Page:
While the focus of Six Sigma in a manufacturing setting is on reducing errors, the methodology can be used in an office/government setting.
Government programs certainly produce their share of errors which often show up as delays in obtaining approvals or the rejection of permits/applications due to errors. I utilized Six Sigma to analyze why it took several months to turn over a vacant apartment in a public housing program. Going into the analysis I and others assumed the delay was primarily caused by the length of time it took to paint & repair apartments. By undertaking the Six Sigma steps of Define, Measure, Analyze, Improve & Control, we determined that our real problem was the delay in certifying tenant applications as required by HUD.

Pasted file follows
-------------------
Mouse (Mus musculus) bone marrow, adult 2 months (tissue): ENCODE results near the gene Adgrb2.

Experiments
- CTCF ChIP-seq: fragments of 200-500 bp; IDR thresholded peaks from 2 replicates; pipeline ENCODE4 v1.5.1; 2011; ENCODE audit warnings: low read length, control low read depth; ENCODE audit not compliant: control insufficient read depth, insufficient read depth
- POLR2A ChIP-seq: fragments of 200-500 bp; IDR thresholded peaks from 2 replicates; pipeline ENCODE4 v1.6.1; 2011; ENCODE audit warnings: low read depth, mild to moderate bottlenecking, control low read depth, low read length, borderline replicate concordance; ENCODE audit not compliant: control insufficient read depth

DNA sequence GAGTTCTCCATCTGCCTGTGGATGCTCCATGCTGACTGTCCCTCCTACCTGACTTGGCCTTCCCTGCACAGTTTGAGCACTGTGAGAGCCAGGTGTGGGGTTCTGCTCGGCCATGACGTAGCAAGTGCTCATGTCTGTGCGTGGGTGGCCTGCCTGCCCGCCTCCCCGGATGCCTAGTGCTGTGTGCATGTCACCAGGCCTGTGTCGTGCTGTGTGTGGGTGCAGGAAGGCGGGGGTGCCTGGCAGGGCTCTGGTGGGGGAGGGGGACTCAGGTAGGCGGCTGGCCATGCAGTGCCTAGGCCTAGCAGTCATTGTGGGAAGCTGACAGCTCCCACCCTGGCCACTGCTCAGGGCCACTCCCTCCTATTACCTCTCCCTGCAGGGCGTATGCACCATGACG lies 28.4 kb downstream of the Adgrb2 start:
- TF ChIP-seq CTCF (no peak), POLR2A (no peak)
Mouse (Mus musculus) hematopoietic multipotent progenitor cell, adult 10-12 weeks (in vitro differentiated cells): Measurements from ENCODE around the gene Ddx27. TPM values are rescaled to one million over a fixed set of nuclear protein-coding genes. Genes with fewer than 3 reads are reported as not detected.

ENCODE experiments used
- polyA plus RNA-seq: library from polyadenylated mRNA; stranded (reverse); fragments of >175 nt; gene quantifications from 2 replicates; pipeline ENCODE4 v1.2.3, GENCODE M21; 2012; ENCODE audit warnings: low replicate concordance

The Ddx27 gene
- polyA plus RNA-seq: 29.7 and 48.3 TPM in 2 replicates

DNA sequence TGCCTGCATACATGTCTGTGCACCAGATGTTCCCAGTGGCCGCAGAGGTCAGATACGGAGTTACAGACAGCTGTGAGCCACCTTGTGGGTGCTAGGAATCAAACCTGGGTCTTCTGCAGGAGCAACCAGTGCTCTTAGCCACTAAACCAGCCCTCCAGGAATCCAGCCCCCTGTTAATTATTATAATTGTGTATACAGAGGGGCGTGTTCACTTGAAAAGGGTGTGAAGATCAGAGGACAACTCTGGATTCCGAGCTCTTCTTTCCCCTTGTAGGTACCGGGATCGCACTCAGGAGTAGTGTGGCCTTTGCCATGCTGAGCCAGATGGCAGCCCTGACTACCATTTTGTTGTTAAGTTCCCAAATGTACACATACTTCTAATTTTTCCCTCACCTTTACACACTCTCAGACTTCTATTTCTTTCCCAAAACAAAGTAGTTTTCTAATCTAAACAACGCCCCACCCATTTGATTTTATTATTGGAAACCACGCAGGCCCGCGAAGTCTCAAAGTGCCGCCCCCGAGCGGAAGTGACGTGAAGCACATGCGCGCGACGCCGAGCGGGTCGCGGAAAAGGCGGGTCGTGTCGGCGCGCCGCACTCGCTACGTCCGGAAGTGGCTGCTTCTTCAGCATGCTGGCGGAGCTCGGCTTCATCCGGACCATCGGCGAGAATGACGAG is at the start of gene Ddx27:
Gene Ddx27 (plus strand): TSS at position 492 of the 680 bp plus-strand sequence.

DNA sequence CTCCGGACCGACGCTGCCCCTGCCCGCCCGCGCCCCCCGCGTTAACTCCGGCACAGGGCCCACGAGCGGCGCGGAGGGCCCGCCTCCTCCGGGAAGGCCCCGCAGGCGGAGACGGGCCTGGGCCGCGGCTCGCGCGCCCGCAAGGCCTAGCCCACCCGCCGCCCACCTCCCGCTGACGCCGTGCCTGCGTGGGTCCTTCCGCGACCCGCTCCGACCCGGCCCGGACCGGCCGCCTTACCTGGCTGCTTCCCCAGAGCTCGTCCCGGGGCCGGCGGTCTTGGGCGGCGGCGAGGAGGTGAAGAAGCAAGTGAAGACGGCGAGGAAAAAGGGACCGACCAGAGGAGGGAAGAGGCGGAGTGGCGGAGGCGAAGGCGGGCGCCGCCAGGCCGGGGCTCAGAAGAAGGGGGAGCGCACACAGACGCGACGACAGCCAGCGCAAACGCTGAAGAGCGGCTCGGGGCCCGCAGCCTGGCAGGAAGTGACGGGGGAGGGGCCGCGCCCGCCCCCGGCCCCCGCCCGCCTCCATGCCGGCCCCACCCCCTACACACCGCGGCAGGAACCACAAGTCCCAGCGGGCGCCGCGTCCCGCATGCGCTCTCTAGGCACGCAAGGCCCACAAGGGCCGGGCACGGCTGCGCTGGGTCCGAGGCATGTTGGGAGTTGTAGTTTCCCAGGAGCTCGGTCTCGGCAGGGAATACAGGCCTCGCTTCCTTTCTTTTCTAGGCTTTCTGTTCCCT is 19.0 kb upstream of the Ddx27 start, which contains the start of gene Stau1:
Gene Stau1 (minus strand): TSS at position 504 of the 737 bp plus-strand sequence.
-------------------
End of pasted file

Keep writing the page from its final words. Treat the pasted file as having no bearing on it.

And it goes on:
As I stated in a previous reply, I do not like the statistical aspect of Six Sigma and some of the charts utilized, as they confuse and intimidate many people. Lean, which is sort of Six Sigma lite, in my opinion is a better approach for an office/government setting.
Below are some links to government agencies that have utilized Lean/Six Sigma
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